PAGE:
(Michael Nyqvist in the 2009 Swedish film v. Daniel Craig in the 2011 American film: Who does Mikael ‘Kalle’ Blomkvist better?)

The phrase, Magda—32016, translates to 3:20:16, or Leviticus (the third book of the Bible), chapter 20, verse 16 which states: “If a woman approaches any beast and lies with it, you shall kill the woman and the beast; they shall be put to death, their blood is upon them.”

Sara—32109 translates to Leviticus 21:9, or: “And the daughter of any priest, if she profanes herself by playing the harlot, profanes her father; she shall be burned with fire.”

R.J. —30112, in turn, translates to Leviticus 1:12, or: “And he shall cut it into pieces, with its head and its fat, and the priest shall lay them in order upon the wood that is on the fire upon the altar.”

R.L.—32027, is found to be Leviticus 20:27, which states: “A man or a woman who is a medium or a wizard shall be put to death; they shall be stoned with stones, their blood shall be upon them.”

And finally, Mari—32018, is decoded as Leviticus 20:18, or: “If a man lies with a woman having her sickness [period], and uncovers her nakedness, he has made naked her fountain, and she has uncovered the fountain of her blood; both of them shall be cut off from among their people.”

Each of these phrases is connected to a murder that one of the Vanger men committed during Harriet’s teenage years. Lisbeth Salander is the one who tracks down each murder from the surrounding towns closest to the Vanger family residence. Each murder that occurred coincided with a business meeting at which Gottfried or Martin Vanger was present. The killers were never caught because the murders were never connected due to the lack of an obvious pattern, which our two investigators linked with Leviticus.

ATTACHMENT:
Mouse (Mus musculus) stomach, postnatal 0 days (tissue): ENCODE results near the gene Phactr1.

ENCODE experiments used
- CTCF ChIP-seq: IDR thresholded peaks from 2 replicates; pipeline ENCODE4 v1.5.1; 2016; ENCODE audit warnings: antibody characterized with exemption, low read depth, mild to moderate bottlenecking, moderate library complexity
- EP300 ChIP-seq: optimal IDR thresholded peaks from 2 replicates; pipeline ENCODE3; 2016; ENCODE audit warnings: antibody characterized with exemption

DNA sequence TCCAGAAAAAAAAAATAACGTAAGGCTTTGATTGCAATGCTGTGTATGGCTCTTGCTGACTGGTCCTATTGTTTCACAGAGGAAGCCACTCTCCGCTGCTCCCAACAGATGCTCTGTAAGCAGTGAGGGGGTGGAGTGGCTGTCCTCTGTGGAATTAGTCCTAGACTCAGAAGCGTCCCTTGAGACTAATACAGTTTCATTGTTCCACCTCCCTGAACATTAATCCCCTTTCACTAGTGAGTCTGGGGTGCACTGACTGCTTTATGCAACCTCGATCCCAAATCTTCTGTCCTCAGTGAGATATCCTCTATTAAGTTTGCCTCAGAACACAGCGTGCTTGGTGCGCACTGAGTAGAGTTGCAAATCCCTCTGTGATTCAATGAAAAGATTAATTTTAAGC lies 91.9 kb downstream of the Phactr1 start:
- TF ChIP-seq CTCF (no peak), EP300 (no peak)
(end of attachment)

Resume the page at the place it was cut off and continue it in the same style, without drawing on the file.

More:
Lisbeth discovered that each girl was killed exactly in accordance to Leviticus. The first murder was of Rebecka Jacobsson, listed as R.J., in which she was killed by having her head placed on smouldering coals—Leviticus 1:12. Next was Mari Holmberg, a prostitute who was strangled with a sanitary napkin—Leviticus 20:18. Third was Rakel Lundel, listed as R.L., had a hobby of reading tarot cards and palms, which got her stoned as she was tied to her laundry-drying frame—Leviticus 20:27. After Rakel was Magda Lovisa, a farmer’s wife who “approached” animals daily, brutally tortured and killed in a horse stall—Leviticus 20:16. The fifth murder was Sara, the daughter of one pastor and the wife of another, was found strangled and her apartment set ablaze—Leviticus 21:9. The victims on Harriet’s list were the first of many, as Lisbeth discovers three other possible murders from around the same time, with each one dealing with a verse from Leviticus.